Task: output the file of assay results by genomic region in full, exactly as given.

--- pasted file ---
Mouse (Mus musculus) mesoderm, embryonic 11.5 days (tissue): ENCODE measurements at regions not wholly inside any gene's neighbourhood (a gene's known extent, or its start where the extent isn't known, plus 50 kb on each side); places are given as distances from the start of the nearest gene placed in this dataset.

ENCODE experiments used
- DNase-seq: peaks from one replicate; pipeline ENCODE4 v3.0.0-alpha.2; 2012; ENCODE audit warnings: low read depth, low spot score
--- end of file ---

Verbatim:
Mouse (Mus musculus) mesoderm, embryonic 11.5 days (tissue): ENCODE measurements at regions not wholly inside any gene's neighbourhood (a gene's known extent, or its start where the extent isn't known, plus 50 kb on each side); places are given as distances from the start of the nearest gene placed in this dataset.

ENCODE experiments used
- DNase-seq: peaks from one replicate; pipeline ENCODE4 v3.0.0-alpha.2; 2012; ENCODE audit warnings: low read depth, low spot score